NHL mock draft 2024: Blackhawks’ No. 2 pick will start run of interesting decisions


Just like last year, the uncertain part of the 2024 NHL draft begins with pick No. 2, where the interesting decisions will truly begin after a set-in-stone No. 1 selection.

This time, however, the Blackhawks will be the team starting that run of interesting decisions, and their choice come June 28 in Las Vegas will create a domino effect of repercussions throughout the first round — affecting their No. 18 pick, as well.

Here’s a rough guess about how things might play out.

Lottery picks

1. Sharks: Macklin Celebrini, C, Boston University (NCAA)

Celebrini going No. 1 overall this year is just as certain as Connor Bedard last year, and the Sharks haven’t bothered to be coy about it.

2. HAWKS: Artyom Levshunov, D, Michigan State (NCAA)

It’s a toss-up between Levshunov and Ivan Demidov, but the fact the Hawks have enjoyed much more access to Levshunov this season — including dining with him at the combine — makes him seem slightly more likely to be the choice.

In any case, he will be the highest-picked Belarus native of all time, surpassing former Ducks defenseman Ruslan Salei (who went ninth in 1996).

3. Ducks: Anton Silayev, D, Nizhny Novgorod (Russia)

If the Hawks pass on Demidov, he might not even be the first Russian off the board because of the Ducks’ believed interest in defensemen specifically. Silayev, a 6-7 shutdown guy, would nicely complement their existing prospect pool.

4. Blue Jackets: Ivan Demidov, RW, SKA St. Petersburg (Russia)

The Jackets have become a Russian hotspot, although new general manager Don Waddell could change things. Demidov is a high-risk, high-reward proposition. His injuries and lack of experience facing elite competition are concerns, but his talent is undeniably elite.

5. Canadiens: Cayden Lindstrom, C, Medicine Hat (WHL)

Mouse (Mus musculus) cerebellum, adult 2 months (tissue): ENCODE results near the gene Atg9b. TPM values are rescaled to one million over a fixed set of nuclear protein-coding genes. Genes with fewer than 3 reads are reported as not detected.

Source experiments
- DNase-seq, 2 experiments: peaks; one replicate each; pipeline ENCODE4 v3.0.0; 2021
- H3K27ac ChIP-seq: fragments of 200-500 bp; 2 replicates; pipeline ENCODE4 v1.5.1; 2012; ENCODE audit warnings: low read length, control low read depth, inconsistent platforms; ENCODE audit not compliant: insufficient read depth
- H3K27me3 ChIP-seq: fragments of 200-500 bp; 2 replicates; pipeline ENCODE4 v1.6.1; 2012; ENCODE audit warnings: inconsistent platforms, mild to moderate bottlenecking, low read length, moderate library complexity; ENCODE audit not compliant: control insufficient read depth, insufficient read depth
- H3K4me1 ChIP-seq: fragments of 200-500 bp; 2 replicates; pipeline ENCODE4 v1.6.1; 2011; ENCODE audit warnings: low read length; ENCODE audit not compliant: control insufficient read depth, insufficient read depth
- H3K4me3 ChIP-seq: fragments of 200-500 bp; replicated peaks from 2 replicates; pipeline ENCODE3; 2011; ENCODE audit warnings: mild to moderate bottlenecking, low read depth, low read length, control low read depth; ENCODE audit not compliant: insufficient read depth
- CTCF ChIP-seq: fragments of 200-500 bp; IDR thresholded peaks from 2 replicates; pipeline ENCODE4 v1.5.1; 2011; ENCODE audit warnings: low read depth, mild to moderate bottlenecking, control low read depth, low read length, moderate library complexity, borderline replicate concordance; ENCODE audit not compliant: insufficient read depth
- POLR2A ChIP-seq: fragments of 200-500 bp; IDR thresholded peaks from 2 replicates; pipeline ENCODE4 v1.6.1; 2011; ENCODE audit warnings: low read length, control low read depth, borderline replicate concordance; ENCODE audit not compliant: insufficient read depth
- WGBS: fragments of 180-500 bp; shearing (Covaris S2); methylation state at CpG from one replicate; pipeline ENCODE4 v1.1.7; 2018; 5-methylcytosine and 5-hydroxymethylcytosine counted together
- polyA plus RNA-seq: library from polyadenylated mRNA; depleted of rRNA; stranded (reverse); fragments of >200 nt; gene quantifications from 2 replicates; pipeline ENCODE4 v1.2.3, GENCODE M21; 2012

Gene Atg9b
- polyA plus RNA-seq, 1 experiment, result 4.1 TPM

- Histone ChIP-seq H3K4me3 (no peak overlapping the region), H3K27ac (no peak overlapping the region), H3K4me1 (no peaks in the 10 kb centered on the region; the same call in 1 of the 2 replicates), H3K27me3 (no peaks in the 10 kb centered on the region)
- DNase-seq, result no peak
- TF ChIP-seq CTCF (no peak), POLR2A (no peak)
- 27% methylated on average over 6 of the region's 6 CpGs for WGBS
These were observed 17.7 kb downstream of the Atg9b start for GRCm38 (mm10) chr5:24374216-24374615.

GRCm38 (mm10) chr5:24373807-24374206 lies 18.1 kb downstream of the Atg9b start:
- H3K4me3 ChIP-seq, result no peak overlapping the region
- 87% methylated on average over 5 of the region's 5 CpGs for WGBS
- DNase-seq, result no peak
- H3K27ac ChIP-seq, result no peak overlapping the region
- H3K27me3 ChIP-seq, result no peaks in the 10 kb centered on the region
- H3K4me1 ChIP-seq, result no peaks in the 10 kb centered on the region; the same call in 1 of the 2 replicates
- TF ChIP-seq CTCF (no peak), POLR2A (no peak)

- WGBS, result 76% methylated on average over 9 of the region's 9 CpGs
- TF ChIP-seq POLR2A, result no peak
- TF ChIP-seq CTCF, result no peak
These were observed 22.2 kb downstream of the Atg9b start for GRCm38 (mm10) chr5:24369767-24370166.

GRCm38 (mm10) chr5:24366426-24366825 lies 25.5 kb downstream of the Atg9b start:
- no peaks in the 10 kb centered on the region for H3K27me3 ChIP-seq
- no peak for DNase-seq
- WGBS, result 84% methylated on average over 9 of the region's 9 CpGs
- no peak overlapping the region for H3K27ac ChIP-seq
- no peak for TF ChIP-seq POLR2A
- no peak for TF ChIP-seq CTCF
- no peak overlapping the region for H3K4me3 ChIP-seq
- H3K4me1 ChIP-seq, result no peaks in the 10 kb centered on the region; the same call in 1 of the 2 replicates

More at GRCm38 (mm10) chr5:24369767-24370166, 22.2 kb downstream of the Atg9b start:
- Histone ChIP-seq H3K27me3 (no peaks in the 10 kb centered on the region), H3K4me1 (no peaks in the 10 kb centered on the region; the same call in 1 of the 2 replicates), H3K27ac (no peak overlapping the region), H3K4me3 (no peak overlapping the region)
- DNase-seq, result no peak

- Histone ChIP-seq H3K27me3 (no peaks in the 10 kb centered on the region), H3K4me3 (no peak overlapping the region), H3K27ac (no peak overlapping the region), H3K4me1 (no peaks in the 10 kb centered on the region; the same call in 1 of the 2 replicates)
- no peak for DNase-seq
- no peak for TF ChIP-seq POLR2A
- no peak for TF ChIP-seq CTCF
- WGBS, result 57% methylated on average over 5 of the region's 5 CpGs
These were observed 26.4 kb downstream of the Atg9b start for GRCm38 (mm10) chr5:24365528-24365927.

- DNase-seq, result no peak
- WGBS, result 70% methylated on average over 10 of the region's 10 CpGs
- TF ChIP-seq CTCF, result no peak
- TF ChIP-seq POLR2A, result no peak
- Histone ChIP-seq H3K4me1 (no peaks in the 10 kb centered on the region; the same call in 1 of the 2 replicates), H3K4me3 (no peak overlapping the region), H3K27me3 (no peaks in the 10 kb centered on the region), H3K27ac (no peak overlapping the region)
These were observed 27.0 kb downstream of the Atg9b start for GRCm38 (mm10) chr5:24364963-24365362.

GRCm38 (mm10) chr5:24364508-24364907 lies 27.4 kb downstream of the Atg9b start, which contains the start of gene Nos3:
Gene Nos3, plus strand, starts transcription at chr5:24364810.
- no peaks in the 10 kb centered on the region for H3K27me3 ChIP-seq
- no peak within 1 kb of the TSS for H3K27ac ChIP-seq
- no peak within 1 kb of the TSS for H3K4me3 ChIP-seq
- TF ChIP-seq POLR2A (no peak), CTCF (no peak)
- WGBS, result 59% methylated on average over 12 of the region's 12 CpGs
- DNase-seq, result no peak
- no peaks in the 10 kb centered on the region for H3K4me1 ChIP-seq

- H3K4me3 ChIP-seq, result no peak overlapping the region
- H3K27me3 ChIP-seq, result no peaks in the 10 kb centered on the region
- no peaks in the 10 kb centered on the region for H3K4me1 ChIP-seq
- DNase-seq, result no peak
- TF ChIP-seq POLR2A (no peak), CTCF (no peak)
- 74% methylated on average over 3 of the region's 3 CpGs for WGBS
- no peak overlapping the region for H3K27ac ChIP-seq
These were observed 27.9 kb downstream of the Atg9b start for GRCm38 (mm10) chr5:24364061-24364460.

Lindstrom missed the second half of the season with a back injury but is otherwise a low-risk pick. His size (6-3), physicality and defensive reliability mean his worst-case scenario is solid third-line center.

6. Utah: Zayne Parekh, D, Saginaw (OHL)

Parekh recently won the Memorial Cup and was named Canadian junior hockey’s defenseman of the year, so his NHL stock is rising.

7. Senators: Zeev Buium, D, Denver University (NCAA)

Buium averaged more than a point per game as a freshman defenseman at Denver.

8. Kraken: Carter Yakemchuk, D, Calgary (WHL)

The Kraken might use a first-round pick on a defenseman for the first time ever. Yakemchuk is big and physical but not as dynamic offensively.

9. Flames: Tij Iginla, C, Kelowna (WHL)

The storybook choice for the Flames at No. 9 would be the son of Hockey Hall of Famer and Calgary legend Jarome Iginla. Tij impressed in late-season tournaments.

10. Devils: Sam Dickinson, D, London (OHL)

Dickinson, known for his skating and puck-moving abilities, could be the sixth defenseman taken in the top 10. The Devils might also trade this pick.

11. Sabres: Berkly Catton, C, Spokane (WHL)

Catton gets knocked for his lightness, but he was the most productive draft-eligible player in the WHL this season, racking up 116 points.

12. Flyers: Cole Eiserman, LW, U.S. National Team Development Program

Eiserman’s stock has slipped substantially since last fall. The Boston University commit is still an elite shooter, though.

13. Wild: Beckett Sennecke, RW, Oshawa (OHL)

Conversely, Sennecke’s stock has risen substantially. He has grown five inches in two years — up to 6-3 — and plays a well-rounded game.

14. Sharks (from Penguins): Stian Solberg, D, Valerenga (Norway)

History will be made not only for Belarus but also for Norway this year. Solberg and Michael Brandsegg-Nygard, two Oslo natives, will be the first two Norwegians ever picked in the first round.